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Gigantic money-laundering affair revealed in Europe

Categories : Cash is efficient
May 9, 2017
Tags : Europe, Fraud, Money laundering, Russia
Russian criminals transferred more than $20 billion stolen money in Europe via Moldovan, Latvian and British banks.
Communication Team / Equipo de Comunicación
Last March, the Guardian revealed a vast money-laundering scandal involving at least $20 billion moved out of Russia and processed in Europe. Numerous well-known British banks are involved in the fraud scheme, including the Royal Bank of Scotland, HSBC, Coutts or Lloyds, as well as US and Russian banks. The “Global Laundromat” affair – as the world press calls it – is believed to have lasted between 2010 and 2014 and was finally exposed by the police of Latvia and Moldova. This represents 40 tons in €500 banknotes.
The operation was allegedly run by a group of about 500 Russian criminals and might involve politically influential and wealthy people including oligarchs, members of the FSB (KGB’s successor), bankers and a cousin of Vladimir Putin himself. The money entered Europe via cash transfers to Moldovan accounts in the frame of a fake debt repayment between two companies, one based in Russia and the other in Moldova. 
The money was then sent to Latvian banks and dispersed in Europe mainly through UK banks and shell companies. The money has also been used to buy diamonds, furs, and chandeliers and to pay prestigious schools’ boarding fees. British-registered FVC played a significant role in the fraud scheme, and many owners remain anonymous because of offshore laws.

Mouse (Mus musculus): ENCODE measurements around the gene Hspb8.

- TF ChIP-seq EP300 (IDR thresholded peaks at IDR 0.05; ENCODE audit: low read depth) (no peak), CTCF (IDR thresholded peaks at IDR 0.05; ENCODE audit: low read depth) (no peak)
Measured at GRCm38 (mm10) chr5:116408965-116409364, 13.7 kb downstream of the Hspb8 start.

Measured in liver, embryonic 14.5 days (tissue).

The story was first reported by the Organized Crime and Corruption Reporting Project (OCCRP) – a consortium formed of investigative centers, media and journalists across the globe – and then shared with media partners based in 32 countries. 70,000 transactions and 96 countries were scrutinized during the investigation. In 2016, various former and current officials of the Moldovan central bank were arrested and Latvian bank Trasta was closed due to money-laundering activities. 
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